SiNWs, which are rod-like structures with diameters between 1-100nm and lengths of up to several tenths of micrometers, are an auspicious approach to enhance solar cells, thermoelectric devices and energy storage devices. Their extremely high aspect ratio (classifi ed as 1D material) combined with small scale give them unique properties that are absent in bulk silicon.
For high throughput and low-cost production of SiNWs, bottom up procedures are convenient. The most popular bottom up approach is via metal-catalysed chemical vapour deposition (CVD). By making use of the so-called vapour-liquid-solid (VLS) growth mechanism, crystalline SiNWs can be fabricated.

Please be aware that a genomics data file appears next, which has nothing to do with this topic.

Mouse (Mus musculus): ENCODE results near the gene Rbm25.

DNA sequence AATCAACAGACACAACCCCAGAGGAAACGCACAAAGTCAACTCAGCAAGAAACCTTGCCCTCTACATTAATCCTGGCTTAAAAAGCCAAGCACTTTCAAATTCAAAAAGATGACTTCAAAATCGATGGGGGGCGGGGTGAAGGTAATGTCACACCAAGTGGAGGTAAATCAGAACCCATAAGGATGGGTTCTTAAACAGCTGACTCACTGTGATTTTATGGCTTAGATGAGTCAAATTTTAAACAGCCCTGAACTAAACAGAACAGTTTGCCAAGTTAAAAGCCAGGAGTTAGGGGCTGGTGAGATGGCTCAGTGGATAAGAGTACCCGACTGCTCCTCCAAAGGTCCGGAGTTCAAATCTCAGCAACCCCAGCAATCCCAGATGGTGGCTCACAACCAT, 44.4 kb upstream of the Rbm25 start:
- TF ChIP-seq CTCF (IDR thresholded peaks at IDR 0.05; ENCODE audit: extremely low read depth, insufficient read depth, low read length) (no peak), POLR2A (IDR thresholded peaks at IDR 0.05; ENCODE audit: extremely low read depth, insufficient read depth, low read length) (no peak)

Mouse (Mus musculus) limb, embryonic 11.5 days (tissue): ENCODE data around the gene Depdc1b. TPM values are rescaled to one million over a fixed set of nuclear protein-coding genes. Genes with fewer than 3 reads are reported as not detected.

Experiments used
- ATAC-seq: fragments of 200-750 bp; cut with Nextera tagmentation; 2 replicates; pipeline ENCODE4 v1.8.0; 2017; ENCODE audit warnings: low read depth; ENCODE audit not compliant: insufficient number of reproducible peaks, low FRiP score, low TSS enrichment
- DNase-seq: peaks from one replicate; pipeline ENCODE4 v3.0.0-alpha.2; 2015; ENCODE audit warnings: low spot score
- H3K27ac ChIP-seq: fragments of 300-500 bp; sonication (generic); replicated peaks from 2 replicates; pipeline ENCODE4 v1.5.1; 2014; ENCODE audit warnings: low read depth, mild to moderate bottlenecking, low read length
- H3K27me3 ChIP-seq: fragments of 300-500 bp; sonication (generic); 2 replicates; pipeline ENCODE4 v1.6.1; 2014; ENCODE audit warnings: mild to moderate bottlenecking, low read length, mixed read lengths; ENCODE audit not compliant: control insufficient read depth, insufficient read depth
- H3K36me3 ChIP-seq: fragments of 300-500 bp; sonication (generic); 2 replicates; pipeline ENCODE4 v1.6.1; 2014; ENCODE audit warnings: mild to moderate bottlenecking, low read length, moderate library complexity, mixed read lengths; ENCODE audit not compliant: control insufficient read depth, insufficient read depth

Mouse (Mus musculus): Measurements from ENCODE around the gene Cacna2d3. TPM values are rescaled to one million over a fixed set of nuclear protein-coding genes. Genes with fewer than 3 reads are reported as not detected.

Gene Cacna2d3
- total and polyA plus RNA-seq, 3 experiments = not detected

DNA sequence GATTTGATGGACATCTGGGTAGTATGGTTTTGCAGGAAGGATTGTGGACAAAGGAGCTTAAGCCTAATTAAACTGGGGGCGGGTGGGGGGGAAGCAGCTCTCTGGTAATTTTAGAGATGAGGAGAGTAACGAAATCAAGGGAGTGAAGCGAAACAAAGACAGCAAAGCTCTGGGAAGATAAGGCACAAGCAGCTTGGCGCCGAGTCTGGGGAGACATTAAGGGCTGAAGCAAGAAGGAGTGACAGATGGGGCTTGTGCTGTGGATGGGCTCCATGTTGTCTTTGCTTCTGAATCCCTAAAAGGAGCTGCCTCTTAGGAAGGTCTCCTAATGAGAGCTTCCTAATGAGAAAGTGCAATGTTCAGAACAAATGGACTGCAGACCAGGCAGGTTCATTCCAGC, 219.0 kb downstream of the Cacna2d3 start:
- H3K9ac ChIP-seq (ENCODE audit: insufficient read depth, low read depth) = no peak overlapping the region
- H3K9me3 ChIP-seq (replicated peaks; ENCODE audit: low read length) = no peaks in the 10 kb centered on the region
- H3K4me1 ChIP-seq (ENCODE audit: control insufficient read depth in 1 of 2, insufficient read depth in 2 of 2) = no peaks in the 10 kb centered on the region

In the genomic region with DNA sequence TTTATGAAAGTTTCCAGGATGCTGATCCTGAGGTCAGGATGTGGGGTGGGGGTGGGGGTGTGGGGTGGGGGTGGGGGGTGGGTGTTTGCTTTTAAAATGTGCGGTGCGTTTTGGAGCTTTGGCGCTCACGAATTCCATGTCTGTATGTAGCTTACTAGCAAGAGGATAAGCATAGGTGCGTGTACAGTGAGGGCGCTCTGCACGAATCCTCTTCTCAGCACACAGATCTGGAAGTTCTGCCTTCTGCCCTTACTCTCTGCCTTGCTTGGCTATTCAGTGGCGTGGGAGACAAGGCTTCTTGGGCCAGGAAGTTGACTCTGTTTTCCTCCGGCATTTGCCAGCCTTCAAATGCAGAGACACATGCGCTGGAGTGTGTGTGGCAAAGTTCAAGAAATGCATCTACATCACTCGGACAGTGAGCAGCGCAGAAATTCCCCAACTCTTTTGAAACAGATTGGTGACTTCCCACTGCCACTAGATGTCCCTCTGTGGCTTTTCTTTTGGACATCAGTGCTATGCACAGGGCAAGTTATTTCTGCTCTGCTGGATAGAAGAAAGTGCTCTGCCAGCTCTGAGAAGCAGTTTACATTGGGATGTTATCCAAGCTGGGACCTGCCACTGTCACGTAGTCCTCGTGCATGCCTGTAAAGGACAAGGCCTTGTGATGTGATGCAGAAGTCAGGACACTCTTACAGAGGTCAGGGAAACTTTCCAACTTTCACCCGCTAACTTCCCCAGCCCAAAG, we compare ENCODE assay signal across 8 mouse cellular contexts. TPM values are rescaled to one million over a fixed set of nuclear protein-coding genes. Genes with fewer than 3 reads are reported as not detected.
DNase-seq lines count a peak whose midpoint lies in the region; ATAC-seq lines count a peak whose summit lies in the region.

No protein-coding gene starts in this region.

Although this process offers many advantages, there are a few aspects that need more research. Limited uniformity, inconsistent crystallinity as well as catalyst contamination are issues that still need to be improved. By solving these challenges significant optimization of SiNW structure and yield can be expected, that thus translate into more efficient energy-managing devices.